Observe the child in play with objects at different distances away from his body. Alternatively, have a wind-up or moving toy that can move slowly. Place a tissue box or other barrier on the floor.
Place several balls of the same size and color in different places: close to the child, within reach, and out of reach. (Using the same object makes it more likely that distance judgment is the factor influencing selection.) Observe which objects the child tries to access. Alternatively, using the activated toy, first make the toy go across the floor in front of box. Then make the toy go across the floor behind the box.
The child will first reach for the closest object, and begin to mouth and feel the ball. When that is removed, the infant will reach for the ball that only requires leaning forward to get it. When this is removed, the infant will exert effort to get the balls that are out of reach. This demonstrates awareness of distance. The child will reach for the toy when it is in front of the box, but not when it goes behind. This indicates the awareness of distance in relation to the box as a barrier.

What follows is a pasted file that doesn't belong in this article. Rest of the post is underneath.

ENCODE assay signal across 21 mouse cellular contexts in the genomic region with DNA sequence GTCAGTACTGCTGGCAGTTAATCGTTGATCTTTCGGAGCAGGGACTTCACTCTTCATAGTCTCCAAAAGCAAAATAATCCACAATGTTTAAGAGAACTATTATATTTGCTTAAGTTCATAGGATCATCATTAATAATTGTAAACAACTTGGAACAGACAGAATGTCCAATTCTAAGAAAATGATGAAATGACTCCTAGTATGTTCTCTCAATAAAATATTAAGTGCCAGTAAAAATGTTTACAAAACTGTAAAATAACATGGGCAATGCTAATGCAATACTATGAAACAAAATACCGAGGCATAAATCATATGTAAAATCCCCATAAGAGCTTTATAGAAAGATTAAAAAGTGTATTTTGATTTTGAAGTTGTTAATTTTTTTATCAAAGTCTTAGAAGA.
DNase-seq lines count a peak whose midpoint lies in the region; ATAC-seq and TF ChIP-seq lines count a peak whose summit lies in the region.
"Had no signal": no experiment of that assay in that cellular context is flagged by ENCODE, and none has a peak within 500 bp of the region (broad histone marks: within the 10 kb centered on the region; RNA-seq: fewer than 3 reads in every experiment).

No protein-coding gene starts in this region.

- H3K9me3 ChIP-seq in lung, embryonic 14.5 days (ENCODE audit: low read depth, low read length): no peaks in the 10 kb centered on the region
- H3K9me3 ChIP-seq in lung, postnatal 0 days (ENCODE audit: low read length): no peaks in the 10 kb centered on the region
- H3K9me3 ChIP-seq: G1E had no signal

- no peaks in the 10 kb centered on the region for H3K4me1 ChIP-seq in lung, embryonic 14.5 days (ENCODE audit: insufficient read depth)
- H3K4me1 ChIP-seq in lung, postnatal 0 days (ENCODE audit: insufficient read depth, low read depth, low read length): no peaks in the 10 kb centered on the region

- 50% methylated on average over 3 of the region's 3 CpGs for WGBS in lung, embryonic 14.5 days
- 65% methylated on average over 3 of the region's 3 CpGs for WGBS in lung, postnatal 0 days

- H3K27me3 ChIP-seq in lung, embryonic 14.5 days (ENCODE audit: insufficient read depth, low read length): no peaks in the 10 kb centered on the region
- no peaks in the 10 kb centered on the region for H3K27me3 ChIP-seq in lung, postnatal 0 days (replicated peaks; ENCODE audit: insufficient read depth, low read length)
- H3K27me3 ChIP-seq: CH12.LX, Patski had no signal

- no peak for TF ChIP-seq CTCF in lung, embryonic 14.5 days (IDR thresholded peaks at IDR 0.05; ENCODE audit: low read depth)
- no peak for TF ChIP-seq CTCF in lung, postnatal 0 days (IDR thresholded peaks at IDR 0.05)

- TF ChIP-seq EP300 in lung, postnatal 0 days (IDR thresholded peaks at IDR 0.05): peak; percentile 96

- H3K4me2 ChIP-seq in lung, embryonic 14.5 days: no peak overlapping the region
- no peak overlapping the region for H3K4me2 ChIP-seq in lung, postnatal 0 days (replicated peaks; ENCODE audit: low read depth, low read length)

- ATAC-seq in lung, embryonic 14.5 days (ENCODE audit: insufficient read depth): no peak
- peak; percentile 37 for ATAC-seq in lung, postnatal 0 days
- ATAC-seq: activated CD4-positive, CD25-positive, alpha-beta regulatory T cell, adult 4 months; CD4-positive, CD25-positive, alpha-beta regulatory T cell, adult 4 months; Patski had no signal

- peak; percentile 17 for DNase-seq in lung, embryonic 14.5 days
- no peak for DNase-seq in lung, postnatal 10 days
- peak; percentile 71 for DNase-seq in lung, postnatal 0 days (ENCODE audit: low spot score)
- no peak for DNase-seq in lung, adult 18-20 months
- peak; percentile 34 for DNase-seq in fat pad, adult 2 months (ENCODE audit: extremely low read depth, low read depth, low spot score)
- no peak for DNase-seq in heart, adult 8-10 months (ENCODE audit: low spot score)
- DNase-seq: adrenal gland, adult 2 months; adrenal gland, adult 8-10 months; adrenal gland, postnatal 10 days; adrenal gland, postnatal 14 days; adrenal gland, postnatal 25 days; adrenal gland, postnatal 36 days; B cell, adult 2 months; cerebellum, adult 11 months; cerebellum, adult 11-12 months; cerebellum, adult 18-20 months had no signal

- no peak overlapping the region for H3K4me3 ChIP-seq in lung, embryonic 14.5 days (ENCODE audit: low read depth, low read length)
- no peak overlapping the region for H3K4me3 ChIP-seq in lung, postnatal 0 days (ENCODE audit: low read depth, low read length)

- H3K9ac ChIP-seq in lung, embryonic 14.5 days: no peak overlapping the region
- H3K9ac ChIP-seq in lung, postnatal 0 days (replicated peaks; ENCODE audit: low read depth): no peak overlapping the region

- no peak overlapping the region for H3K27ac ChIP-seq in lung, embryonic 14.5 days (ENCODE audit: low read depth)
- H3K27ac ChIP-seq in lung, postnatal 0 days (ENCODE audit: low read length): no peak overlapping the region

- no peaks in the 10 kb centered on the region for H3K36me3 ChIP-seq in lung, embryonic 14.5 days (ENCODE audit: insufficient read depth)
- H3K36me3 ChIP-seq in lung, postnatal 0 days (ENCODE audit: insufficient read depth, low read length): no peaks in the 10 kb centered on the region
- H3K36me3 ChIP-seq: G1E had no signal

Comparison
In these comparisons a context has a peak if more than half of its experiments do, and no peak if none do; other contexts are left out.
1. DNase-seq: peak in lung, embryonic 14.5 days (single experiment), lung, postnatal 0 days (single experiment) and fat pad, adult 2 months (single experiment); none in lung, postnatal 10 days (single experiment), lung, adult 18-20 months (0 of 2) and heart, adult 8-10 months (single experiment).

The infant is learning about perspective, depth perception, and where things are in relation to himself. Parents will be fascinated to understand that the infant is learning all these things at such a young age. Explain that it is important to place toys and materials at different distances, heights, etc. Not only does this encourage the child to use motor skills, it enhances the child’s spatial awareness and problem solving.
North Carolina Department of Public Instruction, 2015
©2015 by the North Carolina Department of Public Instruction. This work is licensed under the Creative Commons Attribution-NonCommercial-ShareAlike 4.0 International License. To view a copy of this license, visit https://creativecommons.org/licenses/by-nc-sa/4.0/.